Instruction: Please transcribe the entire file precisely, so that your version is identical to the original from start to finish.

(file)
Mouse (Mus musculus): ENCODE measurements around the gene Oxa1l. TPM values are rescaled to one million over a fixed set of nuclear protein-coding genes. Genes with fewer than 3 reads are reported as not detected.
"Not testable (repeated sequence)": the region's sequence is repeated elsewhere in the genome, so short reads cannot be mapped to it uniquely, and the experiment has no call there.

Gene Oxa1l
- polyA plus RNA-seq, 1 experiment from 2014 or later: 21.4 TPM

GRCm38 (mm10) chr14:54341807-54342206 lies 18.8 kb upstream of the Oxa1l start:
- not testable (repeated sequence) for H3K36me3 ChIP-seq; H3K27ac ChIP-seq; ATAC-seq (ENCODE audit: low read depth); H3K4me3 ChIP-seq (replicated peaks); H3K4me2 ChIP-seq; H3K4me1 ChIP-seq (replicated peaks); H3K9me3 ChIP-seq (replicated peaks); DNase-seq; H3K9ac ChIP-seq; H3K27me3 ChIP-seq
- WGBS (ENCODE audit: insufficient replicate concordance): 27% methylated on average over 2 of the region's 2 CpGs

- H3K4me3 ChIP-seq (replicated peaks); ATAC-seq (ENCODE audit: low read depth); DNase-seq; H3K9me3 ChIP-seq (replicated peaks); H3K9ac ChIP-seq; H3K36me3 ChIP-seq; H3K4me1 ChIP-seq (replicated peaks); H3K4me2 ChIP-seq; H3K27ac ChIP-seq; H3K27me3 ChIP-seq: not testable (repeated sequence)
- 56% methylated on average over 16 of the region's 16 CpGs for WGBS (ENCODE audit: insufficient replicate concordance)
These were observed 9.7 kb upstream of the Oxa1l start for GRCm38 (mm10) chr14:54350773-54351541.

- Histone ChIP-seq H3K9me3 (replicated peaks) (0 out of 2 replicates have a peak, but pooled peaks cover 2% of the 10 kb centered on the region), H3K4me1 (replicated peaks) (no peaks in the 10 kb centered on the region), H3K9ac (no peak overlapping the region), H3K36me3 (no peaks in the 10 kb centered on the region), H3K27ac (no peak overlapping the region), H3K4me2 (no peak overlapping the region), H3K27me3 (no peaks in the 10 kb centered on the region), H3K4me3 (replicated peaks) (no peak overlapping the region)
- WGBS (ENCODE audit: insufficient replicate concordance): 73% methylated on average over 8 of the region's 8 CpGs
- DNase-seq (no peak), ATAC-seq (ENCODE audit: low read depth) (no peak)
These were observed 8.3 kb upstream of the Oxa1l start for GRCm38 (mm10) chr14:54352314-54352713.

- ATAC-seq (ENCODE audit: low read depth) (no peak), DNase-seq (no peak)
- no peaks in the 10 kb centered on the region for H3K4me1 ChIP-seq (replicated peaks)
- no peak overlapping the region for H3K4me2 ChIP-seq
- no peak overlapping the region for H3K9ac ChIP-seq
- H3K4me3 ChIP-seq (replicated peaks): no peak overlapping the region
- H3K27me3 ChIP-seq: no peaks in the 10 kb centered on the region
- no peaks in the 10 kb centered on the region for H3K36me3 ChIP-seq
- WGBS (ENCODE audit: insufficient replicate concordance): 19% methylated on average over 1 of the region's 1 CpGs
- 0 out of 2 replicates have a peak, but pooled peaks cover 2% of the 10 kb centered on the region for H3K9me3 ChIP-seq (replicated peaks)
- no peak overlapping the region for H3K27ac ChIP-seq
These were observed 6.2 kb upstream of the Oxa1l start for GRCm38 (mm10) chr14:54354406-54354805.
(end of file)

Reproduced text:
Mouse (Mus musculus): ENCODE measurements around the gene Oxa1l. TPM values are rescaled to one million over a fixed set of nuclear protein-coding genes. Genes with fewer than 3 reads are reported as not detected.
"Not testable (repeated sequence)": the region's sequence is repeated elsewhere in the genome, so short reads cannot be mapped to it uniquely, and the experiment has no call there.

Gene Oxa1l
- polyA plus RNA-seq, 1 experiment from 2014 or later: 21.4 TPM

GRCm38 (mm10) chr14:54341807-54342206 lies 18.8 kb upstream of the Oxa1l start:
- not testable (repeated sequence) for H3K36me3 ChIP-seq; H3K27ac ChIP-seq; ATAC-seq (ENCODE audit: low read depth); H3K4me3 ChIP-seq (replicated peaks); H3K4me2 ChIP-seq; H3K4me1 ChIP-seq (replicated peaks); H3K9me3 ChIP-seq (replicated peaks); DNase-seq; H3K9ac ChIP-seq; H3K27me3 ChIP-seq
- WGBS (ENCODE audit: insufficient replicate concordance): 27% methylated on average over 2 of the region's 2 CpGs

- H3K4me3 ChIP-seq (replicated peaks); ATAC-seq (ENCODE audit: low read depth); DNase-seq; H3K9me3 ChIP-seq (replicated peaks); H3K9ac ChIP-seq; H3K36me3 ChIP-seq; H3K4me1 ChIP-seq (replicated peaks); H3K4me2 ChIP-seq; H3K27ac ChIP-seq; H3K27me3 ChIP-seq: not testable (repeated sequence)
- 56% methylated on average over 16 of the region's 16 CpGs for WGBS (ENCODE audit: insufficient replicate concordance)
These were observed 9.7 kb upstream of the Oxa1l start for GRCm38 (mm10) chr14:54350773-54351541.

- Histone ChIP-seq H3K9me3 (replicated peaks) (0 out of 2 replicates have a peak, but pooled peaks cover 2% of the 10 kb centered on the region), H3K4me1 (replicated peaks) (no peaks in the 10 kb centered on the region), H3K9ac (no peak overlapping the region), H3K36me3 (no peaks in the 10 kb centered on the region), H3K27ac (no peak overlapping the region), H3K4me2 (no peak overlapping the region), H3K27me3 (no peaks in the 10 kb centered on the region), H3K4me3 (replicated peaks) (no peak overlapping the region)
- WGBS (ENCODE audit: insufficient replicate concordance): 73% methylated on average over 8 of the region's 8 CpGs
- DNase-seq (no peak), ATAC-seq (ENCODE audit: low read depth) (no peak)
These were observed 8.3 kb upstream of the Oxa1l start for GRCm38 (mm10) chr14:54352314-54352713.

- ATAC-seq (ENCODE audit: low read depth) (no peak), DNase-seq (no peak)
- no peaks in the 10 kb centered on the region for H3K4me1 ChIP-seq (replicated peaks)
- no peak overlapping the region for H3K4me2 ChIP-seq
- no peak overlapping the region for H3K9ac ChIP-seq
- H3K4me3 ChIP-seq (replicated peaks): no peak overlapping the region
- H3K27me3 ChIP-seq: no peaks in the 10 kb centered on the region
- no peaks in the 10 kb centered on the region for H3K36me3 ChIP-seq
- WGBS (ENCODE audit: insufficient replicate concordance): 19% methylated on average over 1 of the region's 1 CpGs
- 0 out of 2 replicates have a peak, but pooled peaks cover 2% of the 10 kb centered on the region for H3K9me3 ChIP-seq (replicated peaks)
- no peak overlapping the region for H3K27ac ChIP-seq
These were observed 6.2 kb upstream of the Oxa1l start for GRCm38 (mm10) chr14:54354406-54354805.